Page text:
(Photo: Reuters/Shannon Stapleton)
The latest shooting incident in America, involving the death of a 2-year-old girl by her 5-year-old brother with a rifle made for children, has rekindled the fires in the gun control debate.
The boy used a .22 rifle given to him as a present when he accidentally shot his sister. There was another incident Wednesday night when a 7-year-old boy in Washington shot his 9-year-old sister in the leg using a .22 caliber rifle, ABC News reported.
"It's a Crickett," said Cumberland County Coroner Gary White, talking about the case involving the 5-year-old boy. "It's a little rifle for a kid. ... The little boy's used to shooting the little gun."
"Down in Kentucky where we're from, you know, guns are passed down from generation to generation. You start at a young age with guns for hunting and everything," White added, arguing that it is not uncommon for children to have guns, but unusual for a child to be shot with one.
The website for Keystone Sporting Arms, which manufactures the Cricket model gun, was down when The Christian Post checked it on Friday, but ABC reported that it uses the slogan "quality firearms for America's youth," and says that "the goal of KSA is to instill gun safety in the minds of youth shooters and encourage them to gain the knowledge and respect that hunting and shooting activities require and deserve."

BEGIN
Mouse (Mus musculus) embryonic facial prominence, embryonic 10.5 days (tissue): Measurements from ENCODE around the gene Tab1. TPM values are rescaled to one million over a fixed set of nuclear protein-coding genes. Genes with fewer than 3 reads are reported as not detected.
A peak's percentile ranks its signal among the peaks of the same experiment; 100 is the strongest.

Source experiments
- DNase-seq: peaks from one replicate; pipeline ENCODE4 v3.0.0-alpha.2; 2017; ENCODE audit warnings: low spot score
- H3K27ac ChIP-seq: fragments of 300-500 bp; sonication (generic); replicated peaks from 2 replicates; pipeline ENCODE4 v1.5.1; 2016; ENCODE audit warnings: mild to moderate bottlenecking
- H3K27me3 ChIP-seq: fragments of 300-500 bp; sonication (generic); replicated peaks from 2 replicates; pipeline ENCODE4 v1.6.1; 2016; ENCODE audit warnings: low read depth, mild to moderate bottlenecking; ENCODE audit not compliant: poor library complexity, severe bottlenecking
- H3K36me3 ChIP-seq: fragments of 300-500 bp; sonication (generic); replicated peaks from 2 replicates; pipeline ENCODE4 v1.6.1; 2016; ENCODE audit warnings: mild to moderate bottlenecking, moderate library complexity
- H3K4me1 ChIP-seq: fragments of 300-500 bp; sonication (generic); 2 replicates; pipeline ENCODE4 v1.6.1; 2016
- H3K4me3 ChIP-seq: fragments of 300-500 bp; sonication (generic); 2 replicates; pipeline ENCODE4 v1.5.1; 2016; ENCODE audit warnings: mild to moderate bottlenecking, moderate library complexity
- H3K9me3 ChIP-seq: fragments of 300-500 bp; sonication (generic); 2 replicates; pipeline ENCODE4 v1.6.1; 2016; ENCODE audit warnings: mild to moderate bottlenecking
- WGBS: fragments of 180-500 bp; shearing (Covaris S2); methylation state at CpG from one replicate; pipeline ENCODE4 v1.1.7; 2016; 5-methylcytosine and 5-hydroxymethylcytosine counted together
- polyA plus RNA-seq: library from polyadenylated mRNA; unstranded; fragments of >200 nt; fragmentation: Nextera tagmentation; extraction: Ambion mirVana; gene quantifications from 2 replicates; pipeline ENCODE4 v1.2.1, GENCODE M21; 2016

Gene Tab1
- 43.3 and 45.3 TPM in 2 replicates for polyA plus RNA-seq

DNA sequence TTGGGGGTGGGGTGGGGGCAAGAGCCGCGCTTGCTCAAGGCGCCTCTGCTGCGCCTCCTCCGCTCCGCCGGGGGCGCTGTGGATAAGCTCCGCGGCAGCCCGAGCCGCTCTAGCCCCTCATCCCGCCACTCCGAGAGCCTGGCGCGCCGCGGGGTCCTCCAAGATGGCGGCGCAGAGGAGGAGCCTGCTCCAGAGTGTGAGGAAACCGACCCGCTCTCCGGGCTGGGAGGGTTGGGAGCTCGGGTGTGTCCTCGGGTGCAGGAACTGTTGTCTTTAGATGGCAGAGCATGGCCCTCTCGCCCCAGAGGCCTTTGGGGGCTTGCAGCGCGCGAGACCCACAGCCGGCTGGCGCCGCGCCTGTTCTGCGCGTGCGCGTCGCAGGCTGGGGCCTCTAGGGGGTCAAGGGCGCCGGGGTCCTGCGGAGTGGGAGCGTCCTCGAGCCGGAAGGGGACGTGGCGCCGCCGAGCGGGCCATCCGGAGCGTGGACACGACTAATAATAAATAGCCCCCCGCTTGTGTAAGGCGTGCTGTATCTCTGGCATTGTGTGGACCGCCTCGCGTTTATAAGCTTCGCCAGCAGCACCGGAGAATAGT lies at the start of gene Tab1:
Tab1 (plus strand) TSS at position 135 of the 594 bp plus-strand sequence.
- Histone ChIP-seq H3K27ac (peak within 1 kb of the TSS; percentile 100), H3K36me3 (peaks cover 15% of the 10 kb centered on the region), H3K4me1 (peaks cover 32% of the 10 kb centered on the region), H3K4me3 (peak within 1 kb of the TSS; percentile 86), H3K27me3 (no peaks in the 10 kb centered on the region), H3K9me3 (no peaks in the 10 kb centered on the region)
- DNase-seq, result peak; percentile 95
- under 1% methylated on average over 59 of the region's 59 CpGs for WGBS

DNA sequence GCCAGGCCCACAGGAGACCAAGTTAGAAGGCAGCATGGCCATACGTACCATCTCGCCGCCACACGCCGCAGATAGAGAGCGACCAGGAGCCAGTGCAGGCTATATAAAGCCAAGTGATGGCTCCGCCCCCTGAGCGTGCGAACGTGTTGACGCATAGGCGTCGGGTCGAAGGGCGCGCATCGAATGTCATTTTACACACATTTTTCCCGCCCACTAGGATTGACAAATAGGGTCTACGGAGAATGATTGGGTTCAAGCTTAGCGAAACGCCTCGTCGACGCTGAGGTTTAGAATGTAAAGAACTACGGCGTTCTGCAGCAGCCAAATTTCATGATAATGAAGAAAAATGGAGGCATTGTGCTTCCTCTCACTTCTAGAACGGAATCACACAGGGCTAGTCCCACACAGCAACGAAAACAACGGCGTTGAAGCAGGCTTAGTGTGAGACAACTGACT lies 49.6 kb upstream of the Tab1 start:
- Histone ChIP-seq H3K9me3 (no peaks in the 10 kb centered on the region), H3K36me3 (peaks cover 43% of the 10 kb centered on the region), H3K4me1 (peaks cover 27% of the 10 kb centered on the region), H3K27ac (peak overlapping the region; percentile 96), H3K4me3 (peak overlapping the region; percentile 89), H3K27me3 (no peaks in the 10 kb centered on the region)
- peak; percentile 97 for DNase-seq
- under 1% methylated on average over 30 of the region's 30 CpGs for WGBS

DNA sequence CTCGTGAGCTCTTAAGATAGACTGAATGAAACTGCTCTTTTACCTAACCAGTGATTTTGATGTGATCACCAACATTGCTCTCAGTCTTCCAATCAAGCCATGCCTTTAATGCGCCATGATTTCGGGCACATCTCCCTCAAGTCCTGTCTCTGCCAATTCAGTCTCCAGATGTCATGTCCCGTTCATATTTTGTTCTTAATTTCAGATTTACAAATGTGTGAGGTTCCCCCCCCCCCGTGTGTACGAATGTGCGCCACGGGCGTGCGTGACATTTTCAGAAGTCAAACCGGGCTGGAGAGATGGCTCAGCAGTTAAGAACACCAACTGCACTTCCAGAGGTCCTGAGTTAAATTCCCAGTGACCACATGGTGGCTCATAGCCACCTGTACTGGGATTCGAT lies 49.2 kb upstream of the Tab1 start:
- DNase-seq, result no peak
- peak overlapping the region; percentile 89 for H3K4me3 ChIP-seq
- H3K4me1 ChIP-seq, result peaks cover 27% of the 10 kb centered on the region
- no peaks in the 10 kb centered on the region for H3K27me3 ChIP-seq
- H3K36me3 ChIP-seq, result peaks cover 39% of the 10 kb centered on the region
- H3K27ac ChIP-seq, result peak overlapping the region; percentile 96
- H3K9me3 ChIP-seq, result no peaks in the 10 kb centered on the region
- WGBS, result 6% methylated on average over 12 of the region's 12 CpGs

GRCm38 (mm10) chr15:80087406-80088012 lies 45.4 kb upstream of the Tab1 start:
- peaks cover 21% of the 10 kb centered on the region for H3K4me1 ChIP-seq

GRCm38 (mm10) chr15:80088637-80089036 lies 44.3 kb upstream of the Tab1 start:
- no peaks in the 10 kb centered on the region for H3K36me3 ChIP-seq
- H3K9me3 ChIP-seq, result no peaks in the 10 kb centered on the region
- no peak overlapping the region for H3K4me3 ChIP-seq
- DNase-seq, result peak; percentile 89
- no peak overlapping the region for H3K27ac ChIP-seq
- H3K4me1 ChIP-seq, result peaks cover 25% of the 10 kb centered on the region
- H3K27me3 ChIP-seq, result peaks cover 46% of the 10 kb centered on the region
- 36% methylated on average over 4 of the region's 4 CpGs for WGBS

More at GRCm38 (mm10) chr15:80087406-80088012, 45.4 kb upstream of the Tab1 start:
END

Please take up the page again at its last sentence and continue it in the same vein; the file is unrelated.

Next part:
Many Americans, including President Barack Obama, have called for background checks and stricter gun laws in the U.S., with hopes of reducing the number of gun-related deaths and major shooting incidents the country has suffered through recently.
Some conservatives, however, have opposed such changes and have expressed concern that their Second Amendment rights might be infringed on. Some have also blamed the violence not on the weapons, but on people and the media.
The issue of guns being used by children has stirred some strong emotions. The December massacre of 20 children at Sandy Hook Elementary School in Newtown, Conn., is still fresh on the minds of many people, and is what stirred Obama to call for tougher gun control laws.
Blogs such as Kid Shooting track the different stories that appear each month concerning child victims and guns. The website claims that nearly 3,000 children and teens die from gunfire each year, while 14,000 are injured.
"Unfortunately national estimates on how many children accidentally kill one another with firearms are unreliable, as states vary in how they code these deaths," said Daniel Webster of the John Hopkins Center for Gun Policy and Research in an email to NBC News. "State A may code an incident as a homicide, whereas State B will code the same type of incident as an accidental shooting."
Josh Sugarmann, executive director and founder of the Violence Policy Center, told ABC that he hopes that gun legislation being considered in Washington, D.C., will also look at protecting children.
"We believe possession laws should mirror laws for purchase 18 for long guns, 21 for hand guns," Sugarmann said. "The idea of putting a gun into a child's hand should be viewed as a crime."